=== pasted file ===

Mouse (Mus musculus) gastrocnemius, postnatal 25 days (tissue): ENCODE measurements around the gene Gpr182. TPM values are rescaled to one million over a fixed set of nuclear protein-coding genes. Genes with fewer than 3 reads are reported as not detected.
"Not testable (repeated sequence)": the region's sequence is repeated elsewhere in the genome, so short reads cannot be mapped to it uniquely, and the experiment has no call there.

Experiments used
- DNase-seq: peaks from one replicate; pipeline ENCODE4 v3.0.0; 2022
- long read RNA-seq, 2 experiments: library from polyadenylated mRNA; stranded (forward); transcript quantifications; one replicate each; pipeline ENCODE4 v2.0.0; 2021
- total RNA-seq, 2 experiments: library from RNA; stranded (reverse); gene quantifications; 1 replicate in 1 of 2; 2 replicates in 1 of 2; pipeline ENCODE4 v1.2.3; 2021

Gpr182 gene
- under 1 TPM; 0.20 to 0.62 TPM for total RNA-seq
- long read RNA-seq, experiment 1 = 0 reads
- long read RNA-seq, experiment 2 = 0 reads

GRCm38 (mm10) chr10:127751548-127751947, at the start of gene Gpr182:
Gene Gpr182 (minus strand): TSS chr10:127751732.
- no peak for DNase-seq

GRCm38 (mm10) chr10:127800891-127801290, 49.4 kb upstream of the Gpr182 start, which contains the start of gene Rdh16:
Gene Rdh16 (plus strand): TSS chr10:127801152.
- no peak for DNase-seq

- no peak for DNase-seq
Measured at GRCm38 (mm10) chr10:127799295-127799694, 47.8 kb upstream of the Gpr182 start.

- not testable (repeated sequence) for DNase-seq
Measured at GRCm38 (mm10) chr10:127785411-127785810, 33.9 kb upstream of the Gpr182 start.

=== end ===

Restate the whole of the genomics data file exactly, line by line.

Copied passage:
Mouse (Mus musculus) gastrocnemius, postnatal 25 days (tissue): ENCODE measurements around the gene Gpr182. TPM values are rescaled to one million over a fixed set of nuclear protein-coding genes. Genes with fewer than 3 reads are reported as not detected.
"Not testable (repeated sequence)": the region's sequence is repeated elsewhere in the genome, so short reads cannot be mapped to it uniquely, and the experiment has no call there.

Experiments used
- DNase-seq: peaks from one replicate; pipeline ENCODE4 v3.0.0; 2022
- long read RNA-seq, 2 experiments: library from polyadenylated mRNA; stranded (forward); transcript quantifications; one replicate each; pipeline ENCODE4 v2.0.0; 2021
- total RNA-seq, 2 experiments: library from RNA; stranded (reverse); gene quantifications; 1 replicate in 1 of 2; 2 replicates in 1 of 2; pipeline ENCODE4 v1.2.3; 2021

Gpr182 gene
- under 1 TPM; 0.20 to 0.62 TPM for total RNA-seq
- long read RNA-seq, experiment 1 = 0 reads
- long read RNA-seq, experiment 2 = 0 reads

GRCm38 (mm10) chr10:127751548-127751947, at the start of gene Gpr182:
Gene Gpr182 (minus strand): TSS chr10:127751732.
- no peak for DNase-seq

GRCm38 (mm10) chr10:127800891-127801290, 49.4 kb upstream of the Gpr182 start, which contains the start of gene Rdh16:
Gene Rdh16 (plus strand): TSS chr10:127801152.
- no peak for DNase-seq

- no peak for DNase-seq
Measured at GRCm38 (mm10) chr10:127799295-127799694, 47.8 kb upstream of the Gpr182 start.

- not testable (repeated sequence) for DNase-seq
Measured at GRCm38 (mm10) chr10:127785411-127785810, 33.9 kb upstream of the Gpr182 start.